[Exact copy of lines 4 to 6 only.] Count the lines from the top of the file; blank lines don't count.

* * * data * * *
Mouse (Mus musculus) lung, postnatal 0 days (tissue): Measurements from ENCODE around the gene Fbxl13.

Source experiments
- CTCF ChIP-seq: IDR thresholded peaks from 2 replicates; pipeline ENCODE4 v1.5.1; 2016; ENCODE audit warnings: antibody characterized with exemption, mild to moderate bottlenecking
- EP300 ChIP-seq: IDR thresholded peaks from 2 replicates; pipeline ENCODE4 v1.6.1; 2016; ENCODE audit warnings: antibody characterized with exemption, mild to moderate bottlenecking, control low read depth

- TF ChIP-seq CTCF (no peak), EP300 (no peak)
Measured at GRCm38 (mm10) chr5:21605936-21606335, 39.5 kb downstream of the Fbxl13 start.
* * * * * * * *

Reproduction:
- EP300 ChIP-seq: IDR thresholded peaks from 2 replicates; pipeline ENCODE4 v1.6.1; 2016; ENCODE audit warnings: antibody characterized with exemption, mild to moderate bottlenecking, control low read depth

- TF ChIP-seq CTCF (no peak), EP300 (no peak)
Measured at GRCm38 (mm10) chr5:21605936-21606335, 39.5 kb downstream of the Fbxl13 start.